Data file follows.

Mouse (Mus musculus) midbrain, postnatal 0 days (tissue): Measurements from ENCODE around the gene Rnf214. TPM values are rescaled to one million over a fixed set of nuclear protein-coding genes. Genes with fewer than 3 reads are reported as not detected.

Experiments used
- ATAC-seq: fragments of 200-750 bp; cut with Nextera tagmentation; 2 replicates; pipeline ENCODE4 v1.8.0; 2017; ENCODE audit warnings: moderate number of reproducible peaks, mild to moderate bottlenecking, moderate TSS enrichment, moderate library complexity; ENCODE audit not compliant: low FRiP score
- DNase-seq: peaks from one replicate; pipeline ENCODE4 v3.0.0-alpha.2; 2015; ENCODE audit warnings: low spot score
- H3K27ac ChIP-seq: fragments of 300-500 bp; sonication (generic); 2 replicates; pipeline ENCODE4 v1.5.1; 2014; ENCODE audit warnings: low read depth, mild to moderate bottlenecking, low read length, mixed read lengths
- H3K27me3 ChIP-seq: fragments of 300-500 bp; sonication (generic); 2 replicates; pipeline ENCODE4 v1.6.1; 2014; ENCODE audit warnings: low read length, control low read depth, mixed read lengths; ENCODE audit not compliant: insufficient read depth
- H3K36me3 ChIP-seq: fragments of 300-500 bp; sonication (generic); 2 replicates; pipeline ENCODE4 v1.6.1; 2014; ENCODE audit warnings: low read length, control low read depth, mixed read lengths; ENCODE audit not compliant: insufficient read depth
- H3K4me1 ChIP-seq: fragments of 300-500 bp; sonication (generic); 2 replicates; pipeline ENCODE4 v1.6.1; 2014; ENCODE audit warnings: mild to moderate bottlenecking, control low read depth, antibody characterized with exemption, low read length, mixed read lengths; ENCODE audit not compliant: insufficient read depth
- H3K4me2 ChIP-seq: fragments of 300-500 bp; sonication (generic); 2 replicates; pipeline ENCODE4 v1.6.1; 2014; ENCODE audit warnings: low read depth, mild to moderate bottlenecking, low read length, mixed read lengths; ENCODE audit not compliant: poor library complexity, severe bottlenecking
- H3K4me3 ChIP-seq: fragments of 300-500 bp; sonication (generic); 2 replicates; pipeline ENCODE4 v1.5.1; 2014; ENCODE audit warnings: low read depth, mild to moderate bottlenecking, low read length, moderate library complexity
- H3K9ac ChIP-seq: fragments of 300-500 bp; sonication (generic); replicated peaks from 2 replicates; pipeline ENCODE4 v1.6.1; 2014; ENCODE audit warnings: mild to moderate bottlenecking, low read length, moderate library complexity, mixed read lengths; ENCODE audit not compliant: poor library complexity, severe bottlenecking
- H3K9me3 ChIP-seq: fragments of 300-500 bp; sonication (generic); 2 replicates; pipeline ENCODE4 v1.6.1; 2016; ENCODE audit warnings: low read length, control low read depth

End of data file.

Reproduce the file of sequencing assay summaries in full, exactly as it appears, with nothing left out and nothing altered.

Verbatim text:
Mouse (Mus musculus) midbrain, postnatal 0 days (tissue): Measurements from ENCODE around the gene Rnf214. TPM values are rescaled to one million over a fixed set of nuclear protein-coding genes. Genes with fewer than 3 reads are reported as not detected.

Experiments used
- ATAC-seq: fragments of 200-750 bp; cut with Nextera tagmentation; 2 replicates; pipeline ENCODE4 v1.8.0; 2017; ENCODE audit warnings: moderate number of reproducible peaks, mild to moderate bottlenecking, moderate TSS enrichment, moderate library complexity; ENCODE audit not compliant: low FRiP score
- DNase-seq: peaks from one replicate; pipeline ENCODE4 v3.0.0-alpha.2; 2015; ENCODE audit warnings: low spot score
- H3K27ac ChIP-seq: fragments of 300-500 bp; sonication (generic); 2 replicates; pipeline ENCODE4 v1.5.1; 2014; ENCODE audit warnings: low read depth, mild to moderate bottlenecking, low read length, mixed read lengths
- H3K27me3 ChIP-seq: fragments of 300-500 bp; sonication (generic); 2 replicates; pipeline ENCODE4 v1.6.1; 2014; ENCODE audit warnings: low read length, control low read depth, mixed read lengths; ENCODE audit not compliant: insufficient read depth
- H3K36me3 ChIP-seq: fragments of 300-500 bp; sonication (generic); 2 replicates; pipeline ENCODE4 v1.6.1; 2014; ENCODE audit warnings: low read length, control low read depth, mixed read lengths; ENCODE audit not compliant: insufficient read depth
- H3K4me1 ChIP-seq: fragments of 300-500 bp; sonication (generic); 2 replicates; pipeline ENCODE4 v1.6.1; 2014; ENCODE audit warnings: mild to moderate bottlenecking, control low read depth, antibody characterized with exemption, low read length, mixed read lengths; ENCODE audit not compliant: insufficient read depth
- H3K4me2 ChIP-seq: fragments of 300-500 bp; sonication (generic); 2 replicates; pipeline ENCODE4 v1.6.1; 2014; ENCODE audit warnings: low read depth, mild to moderate bottlenecking, low read length, mixed read lengths; ENCODE audit not compliant: poor library complexity, severe bottlenecking
- H3K4me3 ChIP-seq: fragments of 300-500 bp; sonication (generic); 2 replicates; pipeline ENCODE4 v1.5.1; 2014; ENCODE audit warnings: low read depth, mild to moderate bottlenecking, low read length, moderate library complexity
- H3K9ac ChIP-seq: fragments of 300-500 bp; sonication (generic); replicated peaks from 2 replicates; pipeline ENCODE4 v1.6.1; 2014; ENCODE audit warnings: mild to moderate bottlenecking, low read length, moderate library complexity, mixed read lengths; ENCODE audit not compliant: poor library complexity, severe bottlenecking
- H3K9me3 ChIP-seq: fragments of 300-500 bp; sonication (generic); 2 replicates; pipeline ENCODE4 v1.6.1; 2016; ENCODE audit warnings: low read length, control low read depth